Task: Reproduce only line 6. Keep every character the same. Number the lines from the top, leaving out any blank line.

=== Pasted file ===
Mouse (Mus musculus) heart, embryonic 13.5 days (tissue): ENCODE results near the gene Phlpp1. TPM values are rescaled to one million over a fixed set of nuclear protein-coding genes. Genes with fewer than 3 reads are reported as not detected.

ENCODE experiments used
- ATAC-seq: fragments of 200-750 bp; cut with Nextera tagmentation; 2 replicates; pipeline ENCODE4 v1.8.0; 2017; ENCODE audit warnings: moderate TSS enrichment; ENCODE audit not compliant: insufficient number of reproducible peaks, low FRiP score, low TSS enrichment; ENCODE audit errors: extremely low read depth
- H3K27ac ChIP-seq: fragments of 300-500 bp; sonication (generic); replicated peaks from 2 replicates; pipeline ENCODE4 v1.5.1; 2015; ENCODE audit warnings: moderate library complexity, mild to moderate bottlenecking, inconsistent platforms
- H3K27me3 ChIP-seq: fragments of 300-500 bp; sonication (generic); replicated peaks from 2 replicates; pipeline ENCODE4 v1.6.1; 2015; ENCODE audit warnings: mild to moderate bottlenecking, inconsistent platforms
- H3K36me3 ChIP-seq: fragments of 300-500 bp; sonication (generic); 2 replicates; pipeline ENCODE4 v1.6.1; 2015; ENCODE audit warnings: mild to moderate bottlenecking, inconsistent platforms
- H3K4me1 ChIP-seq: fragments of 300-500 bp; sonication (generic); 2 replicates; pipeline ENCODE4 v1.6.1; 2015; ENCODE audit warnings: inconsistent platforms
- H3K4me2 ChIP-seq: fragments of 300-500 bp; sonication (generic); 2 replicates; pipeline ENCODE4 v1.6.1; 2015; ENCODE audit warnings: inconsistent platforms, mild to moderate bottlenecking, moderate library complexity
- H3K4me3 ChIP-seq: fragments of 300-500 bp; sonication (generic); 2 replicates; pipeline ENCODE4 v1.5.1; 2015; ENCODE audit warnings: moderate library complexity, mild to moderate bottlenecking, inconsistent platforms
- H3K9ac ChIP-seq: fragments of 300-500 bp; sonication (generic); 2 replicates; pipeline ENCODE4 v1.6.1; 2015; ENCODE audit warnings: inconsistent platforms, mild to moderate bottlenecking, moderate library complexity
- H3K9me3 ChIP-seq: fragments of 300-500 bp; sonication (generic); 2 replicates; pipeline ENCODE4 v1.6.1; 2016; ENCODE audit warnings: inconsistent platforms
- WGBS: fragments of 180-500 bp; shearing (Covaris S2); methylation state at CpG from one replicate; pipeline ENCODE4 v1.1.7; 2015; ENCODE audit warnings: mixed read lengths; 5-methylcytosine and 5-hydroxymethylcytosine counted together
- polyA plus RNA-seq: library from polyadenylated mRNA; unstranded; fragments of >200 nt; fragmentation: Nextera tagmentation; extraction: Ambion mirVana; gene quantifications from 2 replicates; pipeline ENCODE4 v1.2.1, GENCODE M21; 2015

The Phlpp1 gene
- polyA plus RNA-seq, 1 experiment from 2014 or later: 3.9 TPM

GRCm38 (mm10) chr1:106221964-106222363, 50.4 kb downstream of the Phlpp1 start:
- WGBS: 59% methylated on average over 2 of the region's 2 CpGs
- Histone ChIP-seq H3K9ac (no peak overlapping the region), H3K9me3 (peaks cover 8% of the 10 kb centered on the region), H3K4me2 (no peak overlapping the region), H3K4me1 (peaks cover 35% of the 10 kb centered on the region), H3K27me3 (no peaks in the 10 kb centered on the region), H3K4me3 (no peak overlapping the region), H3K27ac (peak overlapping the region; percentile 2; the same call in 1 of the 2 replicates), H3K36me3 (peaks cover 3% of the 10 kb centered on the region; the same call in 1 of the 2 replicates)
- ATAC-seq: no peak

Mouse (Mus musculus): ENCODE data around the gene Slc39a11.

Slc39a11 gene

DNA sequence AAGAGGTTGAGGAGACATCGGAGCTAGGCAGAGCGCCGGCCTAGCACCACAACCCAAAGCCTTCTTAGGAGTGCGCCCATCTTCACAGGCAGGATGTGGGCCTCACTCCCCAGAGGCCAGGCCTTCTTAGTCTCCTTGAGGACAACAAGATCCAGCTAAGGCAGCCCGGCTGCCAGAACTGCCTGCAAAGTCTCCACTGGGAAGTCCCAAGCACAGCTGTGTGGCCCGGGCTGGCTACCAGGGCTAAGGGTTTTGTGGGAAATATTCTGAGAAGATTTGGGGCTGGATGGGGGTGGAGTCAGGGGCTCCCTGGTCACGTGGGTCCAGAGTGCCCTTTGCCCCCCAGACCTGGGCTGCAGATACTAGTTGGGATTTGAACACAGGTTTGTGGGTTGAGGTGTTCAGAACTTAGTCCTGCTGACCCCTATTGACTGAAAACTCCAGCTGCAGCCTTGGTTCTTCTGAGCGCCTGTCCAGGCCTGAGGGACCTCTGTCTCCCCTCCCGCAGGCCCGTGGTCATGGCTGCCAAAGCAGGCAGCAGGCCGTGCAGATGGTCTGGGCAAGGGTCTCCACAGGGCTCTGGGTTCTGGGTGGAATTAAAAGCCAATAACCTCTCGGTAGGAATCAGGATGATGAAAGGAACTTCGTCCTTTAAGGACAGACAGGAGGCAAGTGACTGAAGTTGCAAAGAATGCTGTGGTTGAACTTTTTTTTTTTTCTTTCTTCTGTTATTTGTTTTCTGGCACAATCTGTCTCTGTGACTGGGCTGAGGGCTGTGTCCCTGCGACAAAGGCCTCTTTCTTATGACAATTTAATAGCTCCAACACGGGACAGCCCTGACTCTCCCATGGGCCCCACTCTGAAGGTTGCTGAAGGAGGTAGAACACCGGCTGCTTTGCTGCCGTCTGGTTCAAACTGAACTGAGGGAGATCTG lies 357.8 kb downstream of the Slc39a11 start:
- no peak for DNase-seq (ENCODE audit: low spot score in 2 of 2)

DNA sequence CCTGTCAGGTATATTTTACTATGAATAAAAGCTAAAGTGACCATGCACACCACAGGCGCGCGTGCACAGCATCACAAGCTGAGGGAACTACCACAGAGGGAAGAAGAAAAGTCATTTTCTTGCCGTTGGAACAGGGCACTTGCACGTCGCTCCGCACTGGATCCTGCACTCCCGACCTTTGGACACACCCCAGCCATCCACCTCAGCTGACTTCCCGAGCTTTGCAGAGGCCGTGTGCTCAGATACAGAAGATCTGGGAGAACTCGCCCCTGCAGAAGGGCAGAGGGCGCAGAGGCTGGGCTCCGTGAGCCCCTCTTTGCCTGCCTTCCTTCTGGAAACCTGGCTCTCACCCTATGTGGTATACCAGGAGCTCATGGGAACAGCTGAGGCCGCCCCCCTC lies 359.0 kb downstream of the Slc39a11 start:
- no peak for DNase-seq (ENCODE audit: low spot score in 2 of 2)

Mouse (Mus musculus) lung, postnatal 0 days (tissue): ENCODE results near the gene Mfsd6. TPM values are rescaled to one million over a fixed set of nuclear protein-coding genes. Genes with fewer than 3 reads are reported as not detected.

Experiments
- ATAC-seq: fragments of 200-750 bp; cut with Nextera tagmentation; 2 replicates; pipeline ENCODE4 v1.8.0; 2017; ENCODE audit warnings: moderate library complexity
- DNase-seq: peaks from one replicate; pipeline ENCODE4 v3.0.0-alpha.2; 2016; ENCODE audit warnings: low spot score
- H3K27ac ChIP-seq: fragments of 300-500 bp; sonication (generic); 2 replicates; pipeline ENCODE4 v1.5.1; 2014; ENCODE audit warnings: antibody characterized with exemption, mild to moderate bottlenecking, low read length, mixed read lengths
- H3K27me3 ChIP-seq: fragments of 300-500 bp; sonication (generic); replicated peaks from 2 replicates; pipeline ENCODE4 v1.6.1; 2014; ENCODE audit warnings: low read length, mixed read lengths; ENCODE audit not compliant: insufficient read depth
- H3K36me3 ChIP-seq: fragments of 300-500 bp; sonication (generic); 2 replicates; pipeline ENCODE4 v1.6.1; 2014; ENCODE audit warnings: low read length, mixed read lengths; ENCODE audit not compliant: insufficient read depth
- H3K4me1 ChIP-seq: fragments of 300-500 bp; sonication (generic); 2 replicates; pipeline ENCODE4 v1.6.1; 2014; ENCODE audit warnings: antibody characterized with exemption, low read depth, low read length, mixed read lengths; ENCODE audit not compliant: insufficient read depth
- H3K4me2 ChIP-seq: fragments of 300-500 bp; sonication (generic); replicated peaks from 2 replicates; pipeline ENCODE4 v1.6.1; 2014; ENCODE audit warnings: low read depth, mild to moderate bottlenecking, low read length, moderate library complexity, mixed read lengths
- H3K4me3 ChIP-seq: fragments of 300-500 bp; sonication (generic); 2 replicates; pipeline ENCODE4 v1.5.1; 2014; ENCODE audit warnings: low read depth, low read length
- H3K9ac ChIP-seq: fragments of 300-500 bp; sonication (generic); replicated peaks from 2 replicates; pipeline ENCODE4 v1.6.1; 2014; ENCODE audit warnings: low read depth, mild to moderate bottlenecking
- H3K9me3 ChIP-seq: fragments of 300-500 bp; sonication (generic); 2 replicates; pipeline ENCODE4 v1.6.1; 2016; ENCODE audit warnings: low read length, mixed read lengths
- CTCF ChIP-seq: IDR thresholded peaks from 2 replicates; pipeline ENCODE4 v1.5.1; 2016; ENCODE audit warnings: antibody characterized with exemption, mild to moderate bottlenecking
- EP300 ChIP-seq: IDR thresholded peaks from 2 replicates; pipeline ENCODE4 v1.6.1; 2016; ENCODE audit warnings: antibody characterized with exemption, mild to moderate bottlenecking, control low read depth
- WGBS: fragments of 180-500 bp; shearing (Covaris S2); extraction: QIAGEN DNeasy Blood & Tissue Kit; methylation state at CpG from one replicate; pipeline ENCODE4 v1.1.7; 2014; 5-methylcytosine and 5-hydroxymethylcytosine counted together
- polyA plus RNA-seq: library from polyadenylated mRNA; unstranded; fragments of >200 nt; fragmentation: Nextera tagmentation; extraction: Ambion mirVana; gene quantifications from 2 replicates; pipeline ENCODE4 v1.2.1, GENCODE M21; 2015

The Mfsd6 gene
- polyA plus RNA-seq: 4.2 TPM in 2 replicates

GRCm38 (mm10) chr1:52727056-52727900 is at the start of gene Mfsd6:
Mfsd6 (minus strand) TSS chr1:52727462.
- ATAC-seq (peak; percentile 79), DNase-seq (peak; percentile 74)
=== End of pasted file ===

- H3K36me3 ChIP-seq: fragments of 300-500 bp; sonication (generic); 2 replicates; pipeline ENCODE4 v1.6.1; 2015; ENCODE audit warnings: mild to moderate bottlenecking, inconsistent platforms